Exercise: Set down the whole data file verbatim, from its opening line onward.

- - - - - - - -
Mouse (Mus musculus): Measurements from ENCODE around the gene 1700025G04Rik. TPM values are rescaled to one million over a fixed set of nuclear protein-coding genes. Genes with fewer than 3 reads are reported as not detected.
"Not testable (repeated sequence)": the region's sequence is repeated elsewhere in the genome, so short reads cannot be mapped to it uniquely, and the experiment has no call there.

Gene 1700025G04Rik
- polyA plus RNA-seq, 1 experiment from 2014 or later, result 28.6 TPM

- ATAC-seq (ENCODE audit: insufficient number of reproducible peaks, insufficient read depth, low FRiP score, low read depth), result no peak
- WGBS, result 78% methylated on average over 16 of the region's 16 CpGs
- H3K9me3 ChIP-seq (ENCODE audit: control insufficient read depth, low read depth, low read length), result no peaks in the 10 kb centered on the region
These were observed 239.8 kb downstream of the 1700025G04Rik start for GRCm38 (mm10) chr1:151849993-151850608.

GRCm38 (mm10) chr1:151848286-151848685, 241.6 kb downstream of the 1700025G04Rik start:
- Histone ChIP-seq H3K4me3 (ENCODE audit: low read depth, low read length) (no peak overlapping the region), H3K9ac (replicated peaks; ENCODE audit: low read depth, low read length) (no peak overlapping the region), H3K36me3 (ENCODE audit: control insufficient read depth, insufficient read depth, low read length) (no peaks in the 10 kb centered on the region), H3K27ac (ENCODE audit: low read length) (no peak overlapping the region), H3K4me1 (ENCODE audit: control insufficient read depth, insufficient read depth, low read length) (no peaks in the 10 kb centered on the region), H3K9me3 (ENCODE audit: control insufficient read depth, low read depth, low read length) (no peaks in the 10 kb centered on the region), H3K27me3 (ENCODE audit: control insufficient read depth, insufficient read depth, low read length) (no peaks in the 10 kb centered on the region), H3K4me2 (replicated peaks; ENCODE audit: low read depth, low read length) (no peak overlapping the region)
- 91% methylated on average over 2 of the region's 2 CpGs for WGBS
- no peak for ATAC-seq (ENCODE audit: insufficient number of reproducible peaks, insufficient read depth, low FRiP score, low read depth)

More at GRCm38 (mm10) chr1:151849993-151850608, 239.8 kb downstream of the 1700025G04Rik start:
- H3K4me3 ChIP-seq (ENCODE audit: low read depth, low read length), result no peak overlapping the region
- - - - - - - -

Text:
Mouse (Mus musculus): Measurements from ENCODE around the gene 1700025G04Rik. TPM values are rescaled to one million over a fixed set of nuclear protein-coding genes. Genes with fewer than 3 reads are reported as not detected.
"Not testable (repeated sequence)": the region's sequence is repeated elsewhere in the genome, so short reads cannot be mapped to it uniquely, and the experiment has no call there.

Gene 1700025G04Rik
- polyA plus RNA-seq, 1 experiment from 2014 or later, result 28.6 TPM

- ATAC-seq (ENCODE audit: insufficient number of reproducible peaks, insufficient read depth, low FRiP score, low read depth), result no peak
- WGBS, result 78% methylated on average over 16 of the region's 16 CpGs
- H3K9me3 ChIP-seq (ENCODE audit: control insufficient read depth, low read depth, low read length), result no peaks in the 10 kb centered on the region
These were observed 239.8 kb downstream of the 1700025G04Rik start for GRCm38 (mm10) chr1:151849993-151850608.

GRCm38 (mm10) chr1:151848286-151848685, 241.6 kb downstream of the 1700025G04Rik start:
- Histone ChIP-seq H3K4me3 (ENCODE audit: low read depth, low read length) (no peak overlapping the region), H3K9ac (replicated peaks; ENCODE audit: low read depth, low read length) (no peak overlapping the region), H3K36me3 (ENCODE audit: control insufficient read depth, insufficient read depth, low read length) (no peaks in the 10 kb centered on the region), H3K27ac (ENCODE audit: low read length) (no peak overlapping the region), H3K4me1 (ENCODE audit: control insufficient read depth, insufficient read depth, low read length) (no peaks in the 10 kb centered on the region), H3K9me3 (ENCODE audit: control insufficient read depth, low read depth, low read length) (no peaks in the 10 kb centered on the region), H3K27me3 (ENCODE audit: control insufficient read depth, insufficient read depth, low read length) (no peaks in the 10 kb centered on the region), H3K4me2 (replicated peaks; ENCODE audit: low read depth, low read length) (no peak overlapping the region)
- 91% methylated on average over 2 of the region's 2 CpGs for WGBS
- no peak for ATAC-seq (ENCODE audit: insufficient number of reproducible peaks, insufficient read depth, low FRiP score, low read depth)

More at GRCm38 (mm10) chr1:151849993-151850608, 239.8 kb downstream of the 1700025G04Rik start:
- H3K4me3 ChIP-seq (ENCODE audit: low read depth, low read length), result no peak overlapping the region